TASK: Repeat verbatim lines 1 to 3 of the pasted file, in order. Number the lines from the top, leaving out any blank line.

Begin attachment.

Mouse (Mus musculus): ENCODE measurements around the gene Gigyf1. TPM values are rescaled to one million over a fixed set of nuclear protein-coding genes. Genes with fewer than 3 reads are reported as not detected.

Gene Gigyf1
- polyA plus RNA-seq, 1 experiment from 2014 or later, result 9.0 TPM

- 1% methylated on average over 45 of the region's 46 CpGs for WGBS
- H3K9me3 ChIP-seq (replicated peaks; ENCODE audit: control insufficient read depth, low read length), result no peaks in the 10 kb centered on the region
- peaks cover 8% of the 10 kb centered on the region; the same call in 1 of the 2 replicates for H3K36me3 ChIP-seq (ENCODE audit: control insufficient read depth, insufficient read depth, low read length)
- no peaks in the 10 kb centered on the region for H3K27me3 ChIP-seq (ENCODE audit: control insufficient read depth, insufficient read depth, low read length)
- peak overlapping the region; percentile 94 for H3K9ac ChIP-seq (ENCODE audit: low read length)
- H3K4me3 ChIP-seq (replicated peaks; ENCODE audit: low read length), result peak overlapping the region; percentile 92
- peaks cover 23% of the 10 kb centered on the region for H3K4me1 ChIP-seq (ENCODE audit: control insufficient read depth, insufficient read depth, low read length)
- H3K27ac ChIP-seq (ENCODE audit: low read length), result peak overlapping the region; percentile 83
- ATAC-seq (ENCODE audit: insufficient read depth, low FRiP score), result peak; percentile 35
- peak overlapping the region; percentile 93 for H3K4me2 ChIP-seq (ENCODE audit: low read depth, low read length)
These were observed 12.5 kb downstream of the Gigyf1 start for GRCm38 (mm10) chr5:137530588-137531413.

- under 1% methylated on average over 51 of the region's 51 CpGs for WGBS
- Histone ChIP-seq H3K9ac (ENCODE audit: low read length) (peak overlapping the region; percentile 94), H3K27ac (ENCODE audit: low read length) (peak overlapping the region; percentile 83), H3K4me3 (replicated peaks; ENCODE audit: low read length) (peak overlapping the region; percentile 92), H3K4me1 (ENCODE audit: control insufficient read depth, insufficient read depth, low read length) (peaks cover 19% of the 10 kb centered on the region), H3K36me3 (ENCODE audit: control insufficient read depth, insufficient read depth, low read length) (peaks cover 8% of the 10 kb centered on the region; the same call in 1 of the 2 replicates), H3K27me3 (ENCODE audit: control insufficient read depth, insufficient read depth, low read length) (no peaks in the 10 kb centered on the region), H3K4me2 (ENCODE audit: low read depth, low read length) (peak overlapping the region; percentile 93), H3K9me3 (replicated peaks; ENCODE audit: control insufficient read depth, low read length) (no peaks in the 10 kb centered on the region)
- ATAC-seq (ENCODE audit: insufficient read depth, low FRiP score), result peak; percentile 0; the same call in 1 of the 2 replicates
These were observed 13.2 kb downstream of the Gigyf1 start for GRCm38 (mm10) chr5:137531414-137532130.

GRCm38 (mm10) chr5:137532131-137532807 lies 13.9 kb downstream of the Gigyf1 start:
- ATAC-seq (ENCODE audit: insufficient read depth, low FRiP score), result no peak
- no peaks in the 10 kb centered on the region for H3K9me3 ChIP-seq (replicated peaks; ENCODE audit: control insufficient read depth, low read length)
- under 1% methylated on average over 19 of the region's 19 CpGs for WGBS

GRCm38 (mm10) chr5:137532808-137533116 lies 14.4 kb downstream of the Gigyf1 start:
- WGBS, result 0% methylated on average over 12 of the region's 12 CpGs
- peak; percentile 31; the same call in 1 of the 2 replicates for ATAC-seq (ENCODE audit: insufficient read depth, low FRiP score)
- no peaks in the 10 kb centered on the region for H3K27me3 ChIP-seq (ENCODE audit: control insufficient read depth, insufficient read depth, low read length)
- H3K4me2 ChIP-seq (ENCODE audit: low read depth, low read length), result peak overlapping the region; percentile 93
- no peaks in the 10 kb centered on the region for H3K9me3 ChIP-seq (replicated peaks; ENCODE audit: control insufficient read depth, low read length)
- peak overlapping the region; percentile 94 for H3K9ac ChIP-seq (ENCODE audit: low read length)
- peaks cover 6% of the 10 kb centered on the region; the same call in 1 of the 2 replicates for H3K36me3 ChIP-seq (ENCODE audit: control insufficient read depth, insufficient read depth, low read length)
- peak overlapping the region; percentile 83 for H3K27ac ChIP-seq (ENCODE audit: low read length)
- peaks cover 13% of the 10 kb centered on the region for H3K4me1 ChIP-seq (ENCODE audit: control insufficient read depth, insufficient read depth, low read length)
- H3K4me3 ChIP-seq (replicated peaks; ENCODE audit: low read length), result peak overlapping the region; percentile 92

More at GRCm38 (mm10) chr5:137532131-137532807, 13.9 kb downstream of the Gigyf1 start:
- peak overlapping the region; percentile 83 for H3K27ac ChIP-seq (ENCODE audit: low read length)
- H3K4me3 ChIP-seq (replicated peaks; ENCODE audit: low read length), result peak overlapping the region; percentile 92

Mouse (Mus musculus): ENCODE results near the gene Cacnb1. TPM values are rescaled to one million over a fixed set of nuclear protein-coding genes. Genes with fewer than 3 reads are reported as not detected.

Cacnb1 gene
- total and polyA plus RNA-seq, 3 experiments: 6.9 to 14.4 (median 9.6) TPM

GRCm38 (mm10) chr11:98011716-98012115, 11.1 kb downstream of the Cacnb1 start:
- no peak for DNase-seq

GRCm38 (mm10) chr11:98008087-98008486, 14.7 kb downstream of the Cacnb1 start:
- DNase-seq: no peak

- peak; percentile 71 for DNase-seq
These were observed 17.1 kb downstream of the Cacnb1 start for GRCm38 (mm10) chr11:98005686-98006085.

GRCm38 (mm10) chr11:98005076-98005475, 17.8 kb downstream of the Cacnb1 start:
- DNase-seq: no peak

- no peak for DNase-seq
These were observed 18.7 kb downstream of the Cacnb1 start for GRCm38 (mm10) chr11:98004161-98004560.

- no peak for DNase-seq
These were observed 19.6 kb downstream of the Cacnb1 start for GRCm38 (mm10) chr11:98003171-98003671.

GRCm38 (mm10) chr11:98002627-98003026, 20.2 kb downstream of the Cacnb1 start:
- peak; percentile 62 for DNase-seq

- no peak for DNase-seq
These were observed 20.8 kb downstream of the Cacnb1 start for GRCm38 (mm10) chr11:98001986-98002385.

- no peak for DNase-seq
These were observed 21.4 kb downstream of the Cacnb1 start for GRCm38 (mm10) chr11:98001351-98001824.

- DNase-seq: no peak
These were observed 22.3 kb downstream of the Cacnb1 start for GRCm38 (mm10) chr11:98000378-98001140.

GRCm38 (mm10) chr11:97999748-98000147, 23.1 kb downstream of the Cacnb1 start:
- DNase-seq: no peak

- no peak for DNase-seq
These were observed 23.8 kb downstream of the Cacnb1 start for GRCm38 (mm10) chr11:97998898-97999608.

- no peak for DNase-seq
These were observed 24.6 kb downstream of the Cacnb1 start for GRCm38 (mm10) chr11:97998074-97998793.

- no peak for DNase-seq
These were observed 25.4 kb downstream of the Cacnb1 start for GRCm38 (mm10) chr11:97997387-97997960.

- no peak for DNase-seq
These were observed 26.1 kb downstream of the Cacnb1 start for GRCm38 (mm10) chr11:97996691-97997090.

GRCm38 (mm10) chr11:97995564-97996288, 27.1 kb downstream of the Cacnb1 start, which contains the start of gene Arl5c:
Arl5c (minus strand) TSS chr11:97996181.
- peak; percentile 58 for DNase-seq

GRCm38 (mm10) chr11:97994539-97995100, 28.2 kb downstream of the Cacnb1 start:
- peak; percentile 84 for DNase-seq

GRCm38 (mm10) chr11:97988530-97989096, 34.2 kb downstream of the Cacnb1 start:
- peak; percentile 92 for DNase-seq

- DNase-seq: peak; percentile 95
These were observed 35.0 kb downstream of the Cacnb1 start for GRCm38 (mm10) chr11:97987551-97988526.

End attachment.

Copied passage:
Mouse (Mus musculus): ENCODE measurements around the gene Gigyf1. TPM values are rescaled to one million over a fixed set of nuclear protein-coding genes. Genes with fewer than 3 reads are reported as not detected.

Gene Gigyf1
- polyA plus RNA-seq, 1 experiment from 2014 or later, result 9.0 TPM